Since I'm of a mood to acknowledge mistaken preseason assessments, I guess my notion that the Colts were headed for trouble in '09 needs some revising as well. Four games (and four Indy victories) into the season, I've simply concluded that Peyton Manning(notes) is too good for his team not to contend, and that's the way it's going to be for the foreseeable future. It's weird that I would underestimate Manning – it's not like the guy's magnificence is a mystery, but apparently I needed to be hit over the head with it. On Sunday, once again, Manning's performance (31-of-41, 353 yards, two TDs) in the Colts' 34-17 victory over the Seattle Seahawks smacked me upside the head. For that matter, remind me not to underestimate Eli Manning(notes), either. Last year, after Plaxico Burress(notes) committed career suicide, Manning struggled to complete passes to wideouts, and the Giants were upset by the Philadelphia Eagles in the divisional round of the playoffs. So far this year Manning is making Steve Smith, Mario Manningham(notes), Hakeem Nicks(notes) and company look like elite pass-catchers. The Giants, like the Colts, are 4-0, and they're obviously hoping that the bruised right heel Manning suffered in Sunday's 27-16 victory over the Chiefs doesn't cause him to miss any action.

The vast majority of NFL players will be watching Favre and the Vikings take on the Green Bay Packers at the Metrodome Monday night, and perhaps the most interested viewer will be New Orleans Saints safety Darren Sharper(notes), who has history with both teams. If Sharper decides to kick back with a brewski and plop his feet on the couch, he will have earned it. On Sunday Sharper keyed the Saints' 24-10 victory over the Jets in a battle of teams that were 3-0 coming in, twice intercepting New York's rookie quarterback, Mark Sanchez(notes) – giving him five for the season and improving his career total to 59 (ninth on the NFL's all-time list). Even more impressive: Sharper, who gave New Orleans a 10-0 lead by taking a Sanchez throw 99 yards to the house early in the second quarter, now has 10 career interception returns for touchdown, second only to Rod Woodson (12) in NFL history. Other NFC contenders, be warned: The Saints have now won consecutive games in which Drew Brees(notes) didn't throw a touchdown pass. They're no joke.


The Ravens had a great chance to pull out Sunday's game against the Patriots at Gillette Stadium, which would have cemented their internal belief that they are better than last year's surprising AFC championship participants. They still may be, but the 27-21 defeat they suffered to New England didn't cast them in the most positive light. For all their obvious improvement on offense, the image of wideout Mark Clayton(notes) dropping a fourth-down pass from Joe Flacco(notes) that would've given Baltimore first-and-goal with 28 seconds left will be hard for me to shake. And while I'm a card-carrying member of the Ray Lewis(notes) Fan Club, and the great linebacker was probably correct in his assessment of the roughing-the-passer penalties that aided the Patriots' cause as dubious, I thought it was a bit beneath him to complain about it so forcefully after the game. In a game that arguably featured the best offensive and defensive players of this era, Lewis and Tom Brady(notes) (there I go again, short-changing Peyton; at the very least let's say no offensive player is greater than Brady), guess which one of them is going to receive more coddling under the current rules? It's not fair, but it's business as we know it in the NFL, and Lewis would be better served taking out his aggression on the Bengals next week. I know, he will. Meanwhile, Brady's old teammate Rodney Harrison(notes) was surely messing with his friend when he said at halftime of NBC's Sunday Night Football telecast that the quarterback should "take off the skirt and put on some slacks. … Toughen up." Hey, it was a day when many NFL players wore pink cleats and other accessories in support of the league's breast-cancer awareness campaign. And, you know, some of us bleed for college football teams that might as well have worn pink Saturday night.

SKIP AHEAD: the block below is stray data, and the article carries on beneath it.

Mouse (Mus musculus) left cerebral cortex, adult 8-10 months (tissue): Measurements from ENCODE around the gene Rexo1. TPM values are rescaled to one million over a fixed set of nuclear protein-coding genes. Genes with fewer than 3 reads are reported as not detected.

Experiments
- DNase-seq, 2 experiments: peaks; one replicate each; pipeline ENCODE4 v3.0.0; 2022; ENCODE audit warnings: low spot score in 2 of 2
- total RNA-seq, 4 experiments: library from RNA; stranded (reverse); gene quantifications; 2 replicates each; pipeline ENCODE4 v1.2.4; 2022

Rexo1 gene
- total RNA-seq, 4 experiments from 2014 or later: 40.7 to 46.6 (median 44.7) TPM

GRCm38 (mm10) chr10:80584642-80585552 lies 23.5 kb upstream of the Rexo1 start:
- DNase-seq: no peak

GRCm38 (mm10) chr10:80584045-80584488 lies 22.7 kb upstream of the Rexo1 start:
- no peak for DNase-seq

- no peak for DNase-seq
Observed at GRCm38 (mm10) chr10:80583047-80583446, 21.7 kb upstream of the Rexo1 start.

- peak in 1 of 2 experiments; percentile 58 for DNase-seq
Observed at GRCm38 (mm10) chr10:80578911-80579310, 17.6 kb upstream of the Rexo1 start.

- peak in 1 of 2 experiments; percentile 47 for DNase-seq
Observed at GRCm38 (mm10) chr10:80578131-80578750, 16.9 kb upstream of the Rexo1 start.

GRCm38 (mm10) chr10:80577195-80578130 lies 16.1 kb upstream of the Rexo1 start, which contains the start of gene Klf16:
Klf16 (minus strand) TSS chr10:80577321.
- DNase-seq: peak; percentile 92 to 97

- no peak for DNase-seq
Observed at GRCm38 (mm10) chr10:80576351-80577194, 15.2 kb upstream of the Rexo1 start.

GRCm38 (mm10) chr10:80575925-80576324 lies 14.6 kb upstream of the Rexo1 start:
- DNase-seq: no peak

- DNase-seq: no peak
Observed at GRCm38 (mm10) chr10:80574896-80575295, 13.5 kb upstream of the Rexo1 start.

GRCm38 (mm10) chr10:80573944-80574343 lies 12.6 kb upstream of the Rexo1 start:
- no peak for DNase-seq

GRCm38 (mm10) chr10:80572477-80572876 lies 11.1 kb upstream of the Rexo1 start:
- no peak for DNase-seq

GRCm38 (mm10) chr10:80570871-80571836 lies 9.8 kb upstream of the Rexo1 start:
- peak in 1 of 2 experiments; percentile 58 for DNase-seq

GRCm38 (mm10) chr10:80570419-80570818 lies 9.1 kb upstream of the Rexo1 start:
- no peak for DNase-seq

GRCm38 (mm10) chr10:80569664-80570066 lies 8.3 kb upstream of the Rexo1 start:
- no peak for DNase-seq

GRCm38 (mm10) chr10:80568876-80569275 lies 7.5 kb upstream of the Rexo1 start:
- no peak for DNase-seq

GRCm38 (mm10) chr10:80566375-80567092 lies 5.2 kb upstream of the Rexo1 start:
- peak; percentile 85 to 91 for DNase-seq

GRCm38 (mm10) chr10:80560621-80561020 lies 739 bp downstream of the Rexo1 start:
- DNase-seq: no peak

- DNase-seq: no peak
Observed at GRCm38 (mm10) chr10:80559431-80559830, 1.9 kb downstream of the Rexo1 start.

After hiding in the shadow of the Detroit Lions' 19-game losing streak, the St. Louis Rams are now feeling the harsh shine of the floodlights – and have I mentioned that they're a bad, bad, bad, bad team? On Sunday the Rams (0-4) lost their 14th consecutive game, a 35-0 drubbing by the San Francisco 49ers that featured three touchdowns off St. Louis turnovers. The Rams have been shut out twice this season and have been outscored 108-24. If they're still winless when they play the Lions in Detroit on Nov. 1, we may have a nominee for the least-appealing NFL game of the decade. I'm just saying …